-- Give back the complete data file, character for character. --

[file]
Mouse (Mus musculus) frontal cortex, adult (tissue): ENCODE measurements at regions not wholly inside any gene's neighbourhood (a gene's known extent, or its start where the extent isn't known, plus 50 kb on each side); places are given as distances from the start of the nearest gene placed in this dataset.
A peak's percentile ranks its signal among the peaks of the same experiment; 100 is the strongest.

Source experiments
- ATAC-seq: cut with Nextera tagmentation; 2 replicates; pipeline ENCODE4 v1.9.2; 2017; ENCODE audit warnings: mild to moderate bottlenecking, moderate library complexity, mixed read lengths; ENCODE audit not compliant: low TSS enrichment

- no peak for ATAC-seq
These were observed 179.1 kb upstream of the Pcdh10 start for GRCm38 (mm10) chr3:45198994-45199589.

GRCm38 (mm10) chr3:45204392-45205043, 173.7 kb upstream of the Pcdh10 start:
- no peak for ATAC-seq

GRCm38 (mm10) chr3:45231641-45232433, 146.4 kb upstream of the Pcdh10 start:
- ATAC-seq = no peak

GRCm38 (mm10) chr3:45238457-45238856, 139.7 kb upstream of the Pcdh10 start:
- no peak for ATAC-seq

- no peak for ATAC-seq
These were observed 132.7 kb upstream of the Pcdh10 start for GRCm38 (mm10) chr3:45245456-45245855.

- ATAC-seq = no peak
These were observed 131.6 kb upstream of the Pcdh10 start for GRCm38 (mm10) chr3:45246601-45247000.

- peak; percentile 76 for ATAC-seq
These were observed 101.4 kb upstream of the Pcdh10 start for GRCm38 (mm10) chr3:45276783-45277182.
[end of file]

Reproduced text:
Mouse (Mus musculus) frontal cortex, adult (tissue): ENCODE measurements at regions not wholly inside any gene's neighbourhood (a gene's known extent, or its start where the extent isn't known, plus 50 kb on each side); places are given as distances from the start of the nearest gene placed in this dataset.
A peak's percentile ranks its signal among the peaks of the same experiment; 100 is the strongest.

Source experiments
- ATAC-seq: cut with Nextera tagmentation; 2 replicates; pipeline ENCODE4 v1.9.2; 2017; ENCODE audit warnings: mild to moderate bottlenecking, moderate library complexity, mixed read lengths; ENCODE audit not compliant: low TSS enrichment

- no peak for ATAC-seq
These were observed 179.1 kb upstream of the Pcdh10 start for GRCm38 (mm10) chr3:45198994-45199589.

GRCm38 (mm10) chr3:45204392-45205043, 173.7 kb upstream of the Pcdh10 start:
- no peak for ATAC-seq

GRCm38 (mm10) chr3:45231641-45232433, 146.4 kb upstream of the Pcdh10 start:
- ATAC-seq = no peak

GRCm38 (mm10) chr3:45238457-45238856, 139.7 kb upstream of the Pcdh10 start:
- no peak for ATAC-seq

- no peak for ATAC-seq
These were observed 132.7 kb upstream of the Pcdh10 start for GRCm38 (mm10) chr3:45245456-45245855.

- ATAC-seq = no peak
These were observed 131.6 kb upstream of the Pcdh10 start for GRCm38 (mm10) chr3:45246601-45247000.

- peak; percentile 76 for ATAC-seq
These were observed 101.4 kb upstream of the Pcdh10 start for GRCm38 (mm10) chr3:45276783-45277182.